Nepal confirms ‘many deaths’ in Qatar as show says figure as high as 1,400

Nepal's Labor Ministry has confirmed many stadium deaths in Qatar. (AFP)
Updated 11 June 2019

Nepal confirms ‘many deaths’ in Qatar as show says figure as high as 1,400

NEW DELHI: The Nepali government said there have been “many deaths” in Qatar, following a TV documentary claim that 1,400 workers have died while helping to build football stadiums for the 2022 FIFA World Cup.

German broadcaster WDR’s investigative show, “Trapped in Qatar,” exposed the plight of workers who endured squalid living conditions and perilous building sites.

A spokesman for the Labor Ministry said he was unaware of the documentary but confirmed many Nepalis had died in the Gulf state.

“It is a fact that many Nepali workers have lost their lives in Qatar over the years,” Narayan Ragmi told Arab News. “I don’t have any information regarding the documentary right now, I am not in a situation to tell you how many people lost their lives in Qatar. But that many people lost their lives in Qatar, that is true. Since the time we started sending our laborers to Qatar some people have lost their lives. I am not sure whether it is 1,400 or 200 or 300. I must verify this number with the authorities directly concerned with the issue.”

Ragmi said there was a memorandum of understanding with Doha, as well as a bilateral agreement, when it came to Nepali laborers. Workers were briefed before leaving Nepal and went through a pre-departure orientation program, he added.

Accidents and poor living conditions were claiming around 110 lives every year, according to Nepali government figures. Bereaved families of dead workers told WDR they had received no compensation from Doha.

Janak Sapkota, a Katmandu-based journalist who has been reporting on labor migration from Nepal, said workers suffered terribly.

“Most of the international companies working in Qatar do not meet safety requirements and as a result many construction workers lose their lives through this gross negligence of proper safety,” he told Arab News. “The living conditions are also very bad, the salary is too low and also exploitative. A few years back the plight of Nepali migrant workers in Qatar was very bad but, after the matter was raised and debate took place around that, Qatari companies took steps to respect the rights of the workers, but they are still not sufficient.”

Barun Ghimire, a Nepal-based human rights activist and lawyer, said employers in Qatar had failed to create working conditions to safeguard the health of workers.

“There have been reports that many Nepali workers have died either in the construction of stadiums or something related to stadiums in Qatar. We tried to establish a case against employers, but they are difficult to investigate because of the chain brokers involved in recruiting the workers,” he told Arab News, referring to people or firms who organized recruitment.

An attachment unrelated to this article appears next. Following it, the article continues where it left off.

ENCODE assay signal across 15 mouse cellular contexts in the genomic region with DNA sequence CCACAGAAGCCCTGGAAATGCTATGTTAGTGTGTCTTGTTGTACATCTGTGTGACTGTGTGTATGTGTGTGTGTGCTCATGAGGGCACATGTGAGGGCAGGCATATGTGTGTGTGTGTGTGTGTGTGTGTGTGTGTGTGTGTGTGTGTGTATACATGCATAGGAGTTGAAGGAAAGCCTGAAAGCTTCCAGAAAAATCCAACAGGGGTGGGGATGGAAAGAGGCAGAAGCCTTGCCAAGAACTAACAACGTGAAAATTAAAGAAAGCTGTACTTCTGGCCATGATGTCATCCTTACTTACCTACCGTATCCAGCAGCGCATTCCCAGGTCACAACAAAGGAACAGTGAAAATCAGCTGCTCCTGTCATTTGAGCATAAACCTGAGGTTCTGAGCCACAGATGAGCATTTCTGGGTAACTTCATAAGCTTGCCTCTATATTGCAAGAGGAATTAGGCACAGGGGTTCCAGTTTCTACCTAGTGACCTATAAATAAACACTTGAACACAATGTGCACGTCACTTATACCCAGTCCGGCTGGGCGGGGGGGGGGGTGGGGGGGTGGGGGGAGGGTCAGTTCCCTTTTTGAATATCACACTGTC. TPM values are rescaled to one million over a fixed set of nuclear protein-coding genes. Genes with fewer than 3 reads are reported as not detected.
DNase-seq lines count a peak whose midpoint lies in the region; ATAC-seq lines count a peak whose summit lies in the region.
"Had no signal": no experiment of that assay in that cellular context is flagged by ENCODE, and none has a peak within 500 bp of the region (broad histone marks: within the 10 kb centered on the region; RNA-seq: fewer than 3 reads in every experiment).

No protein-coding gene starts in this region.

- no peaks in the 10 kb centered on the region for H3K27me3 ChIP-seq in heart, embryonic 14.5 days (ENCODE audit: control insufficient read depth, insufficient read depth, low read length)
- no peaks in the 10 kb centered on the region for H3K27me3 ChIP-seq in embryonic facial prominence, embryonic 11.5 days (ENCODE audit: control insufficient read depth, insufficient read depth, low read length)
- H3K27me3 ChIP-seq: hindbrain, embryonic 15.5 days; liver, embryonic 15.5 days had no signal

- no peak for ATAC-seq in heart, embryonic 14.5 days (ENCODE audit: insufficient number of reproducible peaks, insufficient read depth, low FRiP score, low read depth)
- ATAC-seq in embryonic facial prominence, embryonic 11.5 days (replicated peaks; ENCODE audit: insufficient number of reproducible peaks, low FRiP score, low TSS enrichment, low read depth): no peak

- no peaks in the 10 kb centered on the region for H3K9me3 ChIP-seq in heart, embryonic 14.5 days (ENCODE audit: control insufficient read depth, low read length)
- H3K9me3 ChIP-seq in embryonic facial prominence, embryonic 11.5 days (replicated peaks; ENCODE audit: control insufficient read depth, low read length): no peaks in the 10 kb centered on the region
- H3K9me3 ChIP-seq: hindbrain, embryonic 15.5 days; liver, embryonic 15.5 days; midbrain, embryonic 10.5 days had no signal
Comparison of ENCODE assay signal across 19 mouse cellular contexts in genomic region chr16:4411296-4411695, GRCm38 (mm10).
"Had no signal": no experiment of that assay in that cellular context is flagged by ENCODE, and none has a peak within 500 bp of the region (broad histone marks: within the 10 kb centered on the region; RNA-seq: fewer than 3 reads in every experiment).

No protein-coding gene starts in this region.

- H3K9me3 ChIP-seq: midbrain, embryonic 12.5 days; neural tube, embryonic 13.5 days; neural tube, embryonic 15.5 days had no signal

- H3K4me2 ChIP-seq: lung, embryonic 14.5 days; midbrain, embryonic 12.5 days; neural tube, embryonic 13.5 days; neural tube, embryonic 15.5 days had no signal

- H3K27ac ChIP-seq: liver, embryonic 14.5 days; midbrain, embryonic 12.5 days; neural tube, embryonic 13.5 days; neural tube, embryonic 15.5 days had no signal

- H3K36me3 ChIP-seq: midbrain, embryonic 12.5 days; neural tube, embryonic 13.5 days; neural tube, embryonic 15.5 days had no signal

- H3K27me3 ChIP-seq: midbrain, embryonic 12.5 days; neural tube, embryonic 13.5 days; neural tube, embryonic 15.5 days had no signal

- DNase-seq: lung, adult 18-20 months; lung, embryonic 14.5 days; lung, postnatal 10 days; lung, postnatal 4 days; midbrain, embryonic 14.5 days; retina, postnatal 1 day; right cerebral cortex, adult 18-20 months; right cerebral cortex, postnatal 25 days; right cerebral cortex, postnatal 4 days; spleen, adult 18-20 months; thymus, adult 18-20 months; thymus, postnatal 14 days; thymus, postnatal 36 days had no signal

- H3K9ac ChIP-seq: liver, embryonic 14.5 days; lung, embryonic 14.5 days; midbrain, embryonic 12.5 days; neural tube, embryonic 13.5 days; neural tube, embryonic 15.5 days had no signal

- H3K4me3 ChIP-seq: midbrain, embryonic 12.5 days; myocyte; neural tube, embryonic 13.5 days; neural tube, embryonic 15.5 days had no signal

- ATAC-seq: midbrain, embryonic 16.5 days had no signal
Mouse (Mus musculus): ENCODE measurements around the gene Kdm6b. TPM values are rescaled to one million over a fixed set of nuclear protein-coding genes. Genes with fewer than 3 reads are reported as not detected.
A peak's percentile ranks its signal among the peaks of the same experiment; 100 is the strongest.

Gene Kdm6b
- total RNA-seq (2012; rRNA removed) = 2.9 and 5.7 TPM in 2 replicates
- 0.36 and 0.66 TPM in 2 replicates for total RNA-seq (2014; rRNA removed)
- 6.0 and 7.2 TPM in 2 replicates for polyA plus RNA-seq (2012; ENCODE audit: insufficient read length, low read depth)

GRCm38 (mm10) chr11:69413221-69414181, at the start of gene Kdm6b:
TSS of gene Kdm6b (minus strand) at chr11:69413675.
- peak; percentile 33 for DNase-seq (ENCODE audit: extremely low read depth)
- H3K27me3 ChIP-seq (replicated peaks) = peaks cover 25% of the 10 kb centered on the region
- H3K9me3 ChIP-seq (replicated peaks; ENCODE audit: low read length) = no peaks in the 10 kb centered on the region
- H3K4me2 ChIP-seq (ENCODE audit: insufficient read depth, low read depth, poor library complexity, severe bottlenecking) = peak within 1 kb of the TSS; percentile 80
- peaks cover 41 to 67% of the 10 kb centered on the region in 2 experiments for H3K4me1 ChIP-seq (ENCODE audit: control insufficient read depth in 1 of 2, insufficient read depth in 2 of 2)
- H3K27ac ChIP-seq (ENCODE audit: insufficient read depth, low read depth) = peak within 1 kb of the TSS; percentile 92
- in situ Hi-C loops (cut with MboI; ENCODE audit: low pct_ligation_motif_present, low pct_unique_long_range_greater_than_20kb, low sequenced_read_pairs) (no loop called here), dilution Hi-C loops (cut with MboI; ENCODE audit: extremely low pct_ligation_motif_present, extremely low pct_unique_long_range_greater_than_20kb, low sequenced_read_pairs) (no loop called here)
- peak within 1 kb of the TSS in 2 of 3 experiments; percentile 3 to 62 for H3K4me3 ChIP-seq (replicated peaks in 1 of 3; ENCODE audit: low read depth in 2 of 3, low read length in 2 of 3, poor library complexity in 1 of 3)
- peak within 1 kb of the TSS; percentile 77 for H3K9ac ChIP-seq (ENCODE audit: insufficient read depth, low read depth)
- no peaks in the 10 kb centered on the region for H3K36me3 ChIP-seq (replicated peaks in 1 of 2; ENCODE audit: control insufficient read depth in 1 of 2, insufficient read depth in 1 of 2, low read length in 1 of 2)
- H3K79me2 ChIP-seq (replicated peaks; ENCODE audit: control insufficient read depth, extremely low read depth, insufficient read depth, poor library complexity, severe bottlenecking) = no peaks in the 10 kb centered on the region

He said up to 1,300 migrant workers departed Nepal on a daily basis for Gulf-based jobs, and that a substantial number went to Qatar. He added that several dead migrant workers were repatriated to Nepal every day.

“I have also found that there is no proper documentation for Nepali workers as a result it’s not easy to establish the culpability of the company. It is difficult to establish the accountability of the companies involved in the preparation of the FIFA World Cup. A lack of transparency in the recruitment process allows companies to escape litigation.”

A journalist who was posted in Qatar four years ago —  and did not wish to disclose his name — said there were other problems that needed addressing too. “Whether one agrees with the casualty figures of the German documentary or not, there have been cases of delayed payments to workers, a high number of heart attack cases, delayed medical responses and bad living conditions,” he told Arab News.

He said living conditions in migrant worker camps had improved and that this change might be because of international pressure. 


IPL gets government clearance for UAE edition

Updated 15 min 5 sec ago

IPL gets government clearance for UAE edition

  • Due to the rising coronavirus cases in India, the 13th edition of the Twenty20 tournament is scheduled to take place between Sept. 19 and Nov. 10 in Sharjah, Abu Dhabi and Dubai
  • The world’s richest cricket league will be played outside India for the third time after being held in South Africa in 2009 and the UAE in 2014 because it clashed with the national elections

NEW DELHI: The Indian Premier League has received final clearance from the country’s government to host this year’s edition in the United Arab Emirates, its chairman told AFP on Monday.
Due to the rising coronavirus cases in India, the 13th edition of the Twenty20 tournament is scheduled to take place between September 19 and November 10 in Sharjah, Abu Dhabi and Dubai.
The Board of Control for Cricket in India confirmed this month that the league will be shifted outside its home country, and IPL chief Brijesh Patel said he had received the official confirmation from the government.
The world’s richest cricket league will be played outside India for the third time after being held in South Africa in 2009 and the UAE in 2014 because it clashed with the national elections.
IPL is searching for a new lead sponsor after Chinese phone maker Vivo pulled out of this edition amid a backlash after a deadly border clash between the two countries in June.
The tournament normally starts in March, but was repeatedly postponed this year because of the pandemic.
India currently has over two million coronavirus cases, the world’s third highest figure.